Fairfield asks feds to exempt Element

WINNSBORO – Fairfield County leaders want the federal government to waive tariffs impacting Element Electronics, tariffs the TV assembler says will wipe out 126 jobs, essentially shuttering the Winnsboro plant.

However, a nonprofit geared toward the manufacturing sector disputes whether tariffs and trade wars are even to blame.

By unanimous vote, Fairfield County Council swiftly approved a resolution on Monday that asks the Trump Administration to spare Element from the 25 percent tax set to take effect.

“Fairfield County is ill-equipped to withstand the further loss of jobs and economic investment due to the recent events surrounding the closure of the V.C. Summer Nuclear Plant expansion project which resulted in the loss of over 5,000 local jobs and billions of dollars in investment that would have positively impacted Fairfield County and its citizens,” the resolution states.

Element initially accepted $1.3 million in tax credits and pledged to create up to 500 jobs by the end of 2018, according to an August 2013 news release from the S.C. Department of Commerce announcing Element’s plans to open a Winnsboro plant.

This past spring, a 10 percent tariff on Chinese goods took effect, prompting Element and Fairfield County to modify the incentive agreement by reducing incentive levels.

If the 25 percent tariff takes effect, Element has said it would be forced to lay off most of its workforce. Although Element is based in the U.S., its televisions consist of components imported from China.

President Donald J. Trump has taken aim at China, specifically, in tariff-related tweets to the commander in chief’s official Twitter page.

His most recent tweet posted Aug. 5, two days before the Element announcement, said tariffs would build economic prosperity.

“Tariffs are working big time. Every country on earth [sic] wants to take wealth out of the U.S., always to our detriment,” the tweet stated. “I say, as they come, Tax [sic] them. If they don’t want to be taxed, let them make or build the product in the U.S. In either event, it means jobs and great wealth.”

While losing 126 jobs is regrettable, unfair trade with China has been much more punitive to South Carolina workers, according to the Alliance for American Manufacturing.

The alliance further claims in an Aug. 8 op-ed to its website that the tariff announcement is merely a convenient way to shift blame.

“Element says it is seeking to have ‘our parts removed from the tariff list’ in order to maintain its taxpayer-funded operations in South Carolina,” the alliance op-ed states. “But nothing has changed — Element still wants the government pick up the tab for its American facility while staying dependent on China.”

In support of its position, the alliance cites a recent study by the Economic Policy Institute, an independent think tank many conservative websites criticize as affiliated with the labor movement and left-wing policies.

According to the study, unfair trade with China displaced 50,700 South Carolina workers between 2001 and 2015.

The study ranked South Carolina 13th in jobs lost by percentage of workforce (2.58 percent), though it didn’t break down job losses by county.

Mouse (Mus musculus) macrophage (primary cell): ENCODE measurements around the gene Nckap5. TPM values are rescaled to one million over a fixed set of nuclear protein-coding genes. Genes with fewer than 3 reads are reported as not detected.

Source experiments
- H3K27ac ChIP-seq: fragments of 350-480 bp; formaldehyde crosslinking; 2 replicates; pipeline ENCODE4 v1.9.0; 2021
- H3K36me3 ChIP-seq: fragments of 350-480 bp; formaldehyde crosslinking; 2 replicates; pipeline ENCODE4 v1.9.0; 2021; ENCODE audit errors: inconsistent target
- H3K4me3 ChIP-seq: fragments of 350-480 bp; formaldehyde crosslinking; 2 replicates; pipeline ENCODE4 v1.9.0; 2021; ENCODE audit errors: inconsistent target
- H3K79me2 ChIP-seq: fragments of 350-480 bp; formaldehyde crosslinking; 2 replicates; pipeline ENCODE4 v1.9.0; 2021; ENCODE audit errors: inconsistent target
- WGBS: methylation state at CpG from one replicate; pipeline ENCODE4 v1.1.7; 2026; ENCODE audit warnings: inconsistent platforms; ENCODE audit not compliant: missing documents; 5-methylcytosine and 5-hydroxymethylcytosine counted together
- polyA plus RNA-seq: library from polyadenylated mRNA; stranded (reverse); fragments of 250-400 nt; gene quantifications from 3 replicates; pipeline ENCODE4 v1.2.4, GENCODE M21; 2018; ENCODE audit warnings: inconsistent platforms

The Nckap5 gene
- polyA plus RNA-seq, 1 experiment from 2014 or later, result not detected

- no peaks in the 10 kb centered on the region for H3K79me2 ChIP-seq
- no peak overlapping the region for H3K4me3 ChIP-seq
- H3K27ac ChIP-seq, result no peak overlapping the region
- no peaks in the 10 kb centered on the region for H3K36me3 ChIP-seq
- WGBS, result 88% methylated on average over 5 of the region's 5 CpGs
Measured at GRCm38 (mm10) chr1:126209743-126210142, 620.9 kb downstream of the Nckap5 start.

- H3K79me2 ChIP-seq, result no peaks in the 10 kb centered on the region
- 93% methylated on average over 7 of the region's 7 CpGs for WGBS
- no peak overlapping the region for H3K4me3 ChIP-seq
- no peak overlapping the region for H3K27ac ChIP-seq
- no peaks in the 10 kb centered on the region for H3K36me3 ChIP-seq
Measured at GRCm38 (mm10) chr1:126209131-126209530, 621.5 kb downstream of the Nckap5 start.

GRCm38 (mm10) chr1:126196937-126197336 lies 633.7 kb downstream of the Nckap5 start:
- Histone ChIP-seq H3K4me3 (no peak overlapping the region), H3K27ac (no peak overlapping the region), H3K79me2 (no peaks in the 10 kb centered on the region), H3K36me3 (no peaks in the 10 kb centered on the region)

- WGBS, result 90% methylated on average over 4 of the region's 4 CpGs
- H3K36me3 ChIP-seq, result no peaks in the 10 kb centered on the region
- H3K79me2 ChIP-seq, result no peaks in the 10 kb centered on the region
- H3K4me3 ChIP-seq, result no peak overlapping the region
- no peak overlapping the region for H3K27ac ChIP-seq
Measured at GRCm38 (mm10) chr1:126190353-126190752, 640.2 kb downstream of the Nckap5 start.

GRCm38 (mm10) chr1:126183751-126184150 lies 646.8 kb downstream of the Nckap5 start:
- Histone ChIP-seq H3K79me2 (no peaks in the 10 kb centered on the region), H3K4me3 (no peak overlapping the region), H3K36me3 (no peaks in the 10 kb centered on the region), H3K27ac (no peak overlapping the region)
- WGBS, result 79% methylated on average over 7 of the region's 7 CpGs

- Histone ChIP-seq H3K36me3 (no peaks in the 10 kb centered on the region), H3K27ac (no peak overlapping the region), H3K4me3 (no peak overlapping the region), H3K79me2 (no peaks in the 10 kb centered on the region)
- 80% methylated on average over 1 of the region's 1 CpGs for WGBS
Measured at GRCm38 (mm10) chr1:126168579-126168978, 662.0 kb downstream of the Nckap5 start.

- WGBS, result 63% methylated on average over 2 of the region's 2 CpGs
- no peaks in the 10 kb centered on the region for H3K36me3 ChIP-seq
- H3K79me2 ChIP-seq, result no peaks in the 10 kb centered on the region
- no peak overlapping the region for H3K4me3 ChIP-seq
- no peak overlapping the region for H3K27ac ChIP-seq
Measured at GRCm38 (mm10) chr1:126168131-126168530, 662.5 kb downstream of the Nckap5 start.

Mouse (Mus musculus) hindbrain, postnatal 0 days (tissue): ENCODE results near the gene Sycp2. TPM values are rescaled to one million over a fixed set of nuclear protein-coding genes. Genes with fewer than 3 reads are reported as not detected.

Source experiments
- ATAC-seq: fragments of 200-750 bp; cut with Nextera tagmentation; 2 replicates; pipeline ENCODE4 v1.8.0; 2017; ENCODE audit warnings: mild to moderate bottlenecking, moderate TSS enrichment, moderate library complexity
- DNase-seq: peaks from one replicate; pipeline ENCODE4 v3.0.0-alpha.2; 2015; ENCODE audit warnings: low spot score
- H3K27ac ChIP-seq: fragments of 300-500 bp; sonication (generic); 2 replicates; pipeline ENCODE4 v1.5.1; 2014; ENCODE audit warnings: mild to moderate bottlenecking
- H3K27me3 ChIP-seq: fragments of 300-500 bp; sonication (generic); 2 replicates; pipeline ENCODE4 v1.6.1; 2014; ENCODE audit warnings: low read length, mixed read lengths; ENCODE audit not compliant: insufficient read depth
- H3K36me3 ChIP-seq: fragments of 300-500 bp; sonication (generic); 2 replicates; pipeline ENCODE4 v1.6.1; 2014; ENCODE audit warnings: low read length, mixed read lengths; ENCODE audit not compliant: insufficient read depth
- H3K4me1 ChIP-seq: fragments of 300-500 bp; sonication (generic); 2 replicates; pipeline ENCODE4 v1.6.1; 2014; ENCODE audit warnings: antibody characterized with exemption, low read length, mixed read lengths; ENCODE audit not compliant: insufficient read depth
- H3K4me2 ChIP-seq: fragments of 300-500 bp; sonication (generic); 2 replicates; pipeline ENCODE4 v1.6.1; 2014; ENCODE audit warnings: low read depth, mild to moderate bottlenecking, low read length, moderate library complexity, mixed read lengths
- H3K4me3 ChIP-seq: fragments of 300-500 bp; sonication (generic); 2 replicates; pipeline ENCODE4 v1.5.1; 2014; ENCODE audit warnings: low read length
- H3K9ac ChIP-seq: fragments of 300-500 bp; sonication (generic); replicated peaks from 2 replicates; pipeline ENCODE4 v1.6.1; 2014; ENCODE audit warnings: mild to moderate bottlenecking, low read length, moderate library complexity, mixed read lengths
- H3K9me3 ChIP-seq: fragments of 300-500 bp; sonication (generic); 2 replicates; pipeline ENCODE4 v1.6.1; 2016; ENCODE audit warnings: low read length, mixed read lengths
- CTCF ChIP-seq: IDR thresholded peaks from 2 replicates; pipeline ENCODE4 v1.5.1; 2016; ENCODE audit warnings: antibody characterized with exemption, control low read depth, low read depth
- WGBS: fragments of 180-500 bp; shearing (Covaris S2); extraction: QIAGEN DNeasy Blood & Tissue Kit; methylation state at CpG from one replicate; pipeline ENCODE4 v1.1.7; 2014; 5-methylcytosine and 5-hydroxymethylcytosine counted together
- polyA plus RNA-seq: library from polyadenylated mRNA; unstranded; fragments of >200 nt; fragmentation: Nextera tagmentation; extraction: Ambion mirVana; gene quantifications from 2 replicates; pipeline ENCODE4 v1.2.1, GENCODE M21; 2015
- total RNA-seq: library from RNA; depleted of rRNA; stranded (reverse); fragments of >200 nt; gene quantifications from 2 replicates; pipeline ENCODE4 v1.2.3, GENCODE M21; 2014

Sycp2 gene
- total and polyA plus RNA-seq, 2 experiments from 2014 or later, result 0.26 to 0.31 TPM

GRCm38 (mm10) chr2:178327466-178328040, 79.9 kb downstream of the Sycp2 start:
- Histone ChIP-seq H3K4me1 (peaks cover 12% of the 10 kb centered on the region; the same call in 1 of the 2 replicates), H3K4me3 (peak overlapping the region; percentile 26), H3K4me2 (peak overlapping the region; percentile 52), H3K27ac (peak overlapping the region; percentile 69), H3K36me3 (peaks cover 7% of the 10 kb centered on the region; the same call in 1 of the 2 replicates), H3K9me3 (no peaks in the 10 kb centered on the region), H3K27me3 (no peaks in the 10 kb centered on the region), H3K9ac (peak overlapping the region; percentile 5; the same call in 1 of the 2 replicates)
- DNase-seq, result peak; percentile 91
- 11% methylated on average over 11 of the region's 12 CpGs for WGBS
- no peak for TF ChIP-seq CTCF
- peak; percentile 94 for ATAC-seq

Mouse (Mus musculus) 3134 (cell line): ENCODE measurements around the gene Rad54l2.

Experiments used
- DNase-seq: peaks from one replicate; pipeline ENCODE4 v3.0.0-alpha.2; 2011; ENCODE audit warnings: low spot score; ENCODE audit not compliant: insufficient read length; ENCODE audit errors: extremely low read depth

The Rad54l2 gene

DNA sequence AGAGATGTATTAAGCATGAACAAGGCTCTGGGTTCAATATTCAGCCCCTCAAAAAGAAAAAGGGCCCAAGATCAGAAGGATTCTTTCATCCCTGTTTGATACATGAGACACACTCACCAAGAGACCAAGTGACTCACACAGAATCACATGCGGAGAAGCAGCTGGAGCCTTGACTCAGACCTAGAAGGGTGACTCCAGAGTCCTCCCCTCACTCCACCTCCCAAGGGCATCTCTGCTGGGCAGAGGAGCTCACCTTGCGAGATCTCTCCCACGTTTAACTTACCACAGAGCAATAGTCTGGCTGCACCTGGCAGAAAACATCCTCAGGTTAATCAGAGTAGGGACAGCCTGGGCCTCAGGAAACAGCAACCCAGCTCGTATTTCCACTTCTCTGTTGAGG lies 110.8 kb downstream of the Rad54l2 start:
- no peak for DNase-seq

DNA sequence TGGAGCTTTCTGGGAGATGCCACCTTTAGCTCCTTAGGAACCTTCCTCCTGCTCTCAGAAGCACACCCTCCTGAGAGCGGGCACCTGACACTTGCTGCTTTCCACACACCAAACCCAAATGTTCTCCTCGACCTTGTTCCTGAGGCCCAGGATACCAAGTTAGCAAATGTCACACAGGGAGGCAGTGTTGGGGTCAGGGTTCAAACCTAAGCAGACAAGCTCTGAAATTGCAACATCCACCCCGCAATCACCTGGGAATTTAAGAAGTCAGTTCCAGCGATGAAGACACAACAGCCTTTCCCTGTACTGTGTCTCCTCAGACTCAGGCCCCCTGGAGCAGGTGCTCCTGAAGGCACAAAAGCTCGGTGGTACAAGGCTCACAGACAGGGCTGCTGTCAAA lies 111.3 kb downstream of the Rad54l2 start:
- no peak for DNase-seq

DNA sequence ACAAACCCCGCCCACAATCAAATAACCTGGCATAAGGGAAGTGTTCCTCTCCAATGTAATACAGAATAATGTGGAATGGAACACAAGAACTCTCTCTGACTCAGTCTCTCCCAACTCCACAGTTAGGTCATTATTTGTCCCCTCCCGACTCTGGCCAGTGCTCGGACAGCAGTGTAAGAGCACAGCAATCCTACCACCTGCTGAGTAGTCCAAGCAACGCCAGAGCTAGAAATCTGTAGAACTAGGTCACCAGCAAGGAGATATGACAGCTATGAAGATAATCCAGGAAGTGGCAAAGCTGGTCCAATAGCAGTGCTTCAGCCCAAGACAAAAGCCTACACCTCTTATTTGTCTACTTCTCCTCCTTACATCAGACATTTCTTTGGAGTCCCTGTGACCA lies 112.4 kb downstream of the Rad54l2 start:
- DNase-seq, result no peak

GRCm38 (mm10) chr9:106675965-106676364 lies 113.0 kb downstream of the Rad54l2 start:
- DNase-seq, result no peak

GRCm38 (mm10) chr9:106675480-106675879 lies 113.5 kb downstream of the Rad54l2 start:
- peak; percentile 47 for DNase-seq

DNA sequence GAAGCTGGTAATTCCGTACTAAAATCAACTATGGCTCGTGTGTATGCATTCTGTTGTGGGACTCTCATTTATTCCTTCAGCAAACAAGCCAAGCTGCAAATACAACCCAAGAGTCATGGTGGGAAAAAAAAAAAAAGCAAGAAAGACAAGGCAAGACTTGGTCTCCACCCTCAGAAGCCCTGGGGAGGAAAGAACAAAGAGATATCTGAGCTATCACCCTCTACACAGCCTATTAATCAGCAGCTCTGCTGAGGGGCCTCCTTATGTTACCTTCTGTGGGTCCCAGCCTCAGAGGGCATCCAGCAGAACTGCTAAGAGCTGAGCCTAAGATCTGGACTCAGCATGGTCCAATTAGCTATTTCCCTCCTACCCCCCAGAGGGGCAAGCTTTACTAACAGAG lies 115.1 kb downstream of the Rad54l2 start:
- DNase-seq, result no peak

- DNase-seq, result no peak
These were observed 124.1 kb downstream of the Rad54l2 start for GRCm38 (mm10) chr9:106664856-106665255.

“Growing U.S. trade deficits with China have reduced demand for goods produced in every region of the United States and led to job displacement in all 50 states and the District of Columbia,” the study states.

This isn’t the first time the Alliance for American Manufacturing has clashed with Element.

In 2014, the alliance filed a complaint with the Federal Trade Commission, claiming Element was fraudulently stating its TVs were made in the U.S. when they were pre-assembled in China and shipped here.

A settlement was later reached when Element agreed to change its labeling to “assembled in the U.S.,” a moniker prominently displayed today on its website.

At Monday night’s council meeting, however, Fairfield County residents in attendance hardly cared about Trump tweets, trade wars or false advertisement claims.

Their concern was simple. Jobs.

In addition to Element, another 300 jobs evaporated when the Winnsboro Wal-Mart at 721 Highway 321 Bypass shut down in 2016.

Fairfield Memorial Hospital is shutting down later this year. And, of course, there’s V.C. Summer.

Clarence Gilbert of Winnsboro was among the dozen residents taking to the podium, urging council members to take action to save Element.

“It is time for us to drop that ‘oh well’ attitude, to stand up for our county against the potential job losses,” Gilbert said. “You can only poke a cat so long before it can scratch you. Let’s start scratching. Let’s save Element.”

Others used the Element news to lobby for the county to approve repurposing the Mt. Zion Institute building in Winnsboro into a new county administrative building to spur economic activity downtown.
Terry Vickers, president and CEO of the Fairfield County Chamber of Commerce, was among them.

“I’ve been giving plenty of interviews too. It is poor Winnsboro, poor Winnsboro,” Vickers said. “We are not poor Winnsboro and we are not poor Fairfield County. Please don’t let one item [Mt. Zion] be divisive in this community.”


  1. Billy Smith says

    It’s a shame that this article attempts to cast aspersions upon Element, an employer of over 100 people in our County, at a time when our County has the highest unemployment rate in the State of SC (since the SCANA fiasco). Why push a bunch of distractions that have nothing to do with the issue at hand? Element has told us it’s this simple: with the tariffs, they close; without the tariffs, they continue to operate… And if anyone doesn’t believe them, support the exemption request and let’s find out what’s true. If they’re bluffing, I’ll turn on them with you!

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